I agree with Big Easy that I don't think a LEAP has to be ABRUPT. You might LEAP to a conclusion or LEAP over a ditch, but neither of those is really ABRUPT, which I think carries the connotation of either sudden or unexpected.

I also wouldn't clue GEEZER as "eccentric sort," or at least make it "elderly eccentric sort"; a GEEZER is an elderly curmudgeon who is old-fashioned, I don't think a GEEZER is required to be eccentric.

All of those issues were up North, and it took me longer to do that section than the rest of the puzzle put together. But I got through it eventually!

I liked that all of the theme clues are verbs and the answers are nouns. And I really liked the ZEROES clue.

CC, try a gyro! They're really good!

Yellowrocks said...

Enjoyable puzzle. I never heard of ELP. That and ENL were all perps. I kept thinking of a TNT type of blowup.
I BELIEVE leap/abrupt passage is more figurative than literal.
"A successful leap from college to the major leagues”
"For Florida going from where we are now to a phase one is not a very big leap,” DeSantis said. To me these leaps are a sudden change.
Leapin' Larry, I pictured that same fire truck.
PK, do you have AAA? They have similar discounts on hotels and motels.
Having the Z, I thought of GEEZERS right off, but quibbled that there are just as many eccentric young people as geezers. Anon @ 9:45, I agree.
Wikipedia says, " A bateau or batteau is a shallow-draft, flat-bottomed boat which was used extensively across North America, especially in the colonial period and in the fur trade. It was traditionally pointed at both ends but came in a wide variety of sizes."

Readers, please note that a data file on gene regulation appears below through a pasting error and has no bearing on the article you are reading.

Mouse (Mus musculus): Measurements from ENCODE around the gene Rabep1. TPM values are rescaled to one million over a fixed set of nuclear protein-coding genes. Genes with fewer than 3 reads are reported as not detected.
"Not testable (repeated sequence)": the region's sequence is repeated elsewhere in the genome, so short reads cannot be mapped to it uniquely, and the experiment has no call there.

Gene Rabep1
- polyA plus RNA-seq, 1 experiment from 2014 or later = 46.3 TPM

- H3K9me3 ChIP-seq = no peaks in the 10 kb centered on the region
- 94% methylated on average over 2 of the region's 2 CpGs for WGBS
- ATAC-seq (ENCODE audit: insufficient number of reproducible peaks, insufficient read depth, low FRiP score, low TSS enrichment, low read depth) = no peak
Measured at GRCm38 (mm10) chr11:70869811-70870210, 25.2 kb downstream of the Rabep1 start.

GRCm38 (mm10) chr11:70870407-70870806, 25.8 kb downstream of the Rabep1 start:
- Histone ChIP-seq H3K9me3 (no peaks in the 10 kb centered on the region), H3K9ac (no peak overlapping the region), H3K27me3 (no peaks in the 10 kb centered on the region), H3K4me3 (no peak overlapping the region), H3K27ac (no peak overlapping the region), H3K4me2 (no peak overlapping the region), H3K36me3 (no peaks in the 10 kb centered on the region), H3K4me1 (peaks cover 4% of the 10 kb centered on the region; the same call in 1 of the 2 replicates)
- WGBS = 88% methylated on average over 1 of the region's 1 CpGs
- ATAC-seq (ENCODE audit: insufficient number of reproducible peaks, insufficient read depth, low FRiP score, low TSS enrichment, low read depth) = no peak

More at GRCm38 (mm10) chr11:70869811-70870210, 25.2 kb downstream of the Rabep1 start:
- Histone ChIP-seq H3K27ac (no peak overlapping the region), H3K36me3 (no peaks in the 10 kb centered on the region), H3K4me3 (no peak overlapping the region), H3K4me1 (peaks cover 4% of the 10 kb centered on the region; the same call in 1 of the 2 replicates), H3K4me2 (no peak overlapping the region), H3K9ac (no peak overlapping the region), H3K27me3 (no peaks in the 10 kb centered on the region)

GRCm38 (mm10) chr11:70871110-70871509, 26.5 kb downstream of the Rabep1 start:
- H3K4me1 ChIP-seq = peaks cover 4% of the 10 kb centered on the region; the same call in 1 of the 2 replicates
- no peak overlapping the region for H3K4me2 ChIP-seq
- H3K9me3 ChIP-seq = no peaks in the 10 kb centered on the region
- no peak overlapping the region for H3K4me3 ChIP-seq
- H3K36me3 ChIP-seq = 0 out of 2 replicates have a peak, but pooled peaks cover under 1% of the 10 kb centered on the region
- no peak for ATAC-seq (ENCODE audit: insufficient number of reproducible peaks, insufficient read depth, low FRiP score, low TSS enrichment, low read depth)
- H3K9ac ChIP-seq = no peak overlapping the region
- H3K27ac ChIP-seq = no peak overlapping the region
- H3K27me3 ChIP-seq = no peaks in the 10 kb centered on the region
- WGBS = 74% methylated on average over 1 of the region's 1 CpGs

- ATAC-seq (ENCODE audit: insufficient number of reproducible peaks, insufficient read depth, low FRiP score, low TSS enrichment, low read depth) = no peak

I have read about bateaux in many historical novels about the fur trade and French explorers.
When I wish to solve online without hints I just don't use red letters. If I resort to them in a pinch I give myself a DNF.
REUNE as a verb is a back formation from reunion. I see it in articles about college classes holding reunions. The class of 2015 reunes here every May. Reune is very informal. Spellcheck flags it.

Lemonade714 said...

PAK is a very reliable Sunday specialist. This was a very straight forward effort. Not easy, but like most Sundays, if you keep going you can complete the tour.

Not an AARP fan; joined at 50. Left by 55.

Happy Sunday and thanks for the ride C.C.

OMaxiN said...

Pretty good weekend for this amateur. One bad cell Saturday. FIR Sunday, even with many unknowns.
GEEZER...I get a kick out of "okay boomer" (not CC's spouse. But I'll wager he's heard it many times)
AARP is a NEG for me.
REP. Status? Is that supposed to be an abb. for repute?
HBD D4. Thank you Pam & CC.
MO

desper-otto said...

Happy birthday, D4. C.C. must've posted the announcement after I'd already read her write-up. Or, maybe I missed it as I often do the reveal.

Anonymous said...

Wondering why "Bollywood soundtrack strings" had the plural clue with a singular answer...sitar is one instrument, rather than the group comprising the strings...sitars.

Husker Gary said...

Musings
-A delightful slog for both ends of my pencil.
-I had forgotten that puzzle but nothing gets by C.C.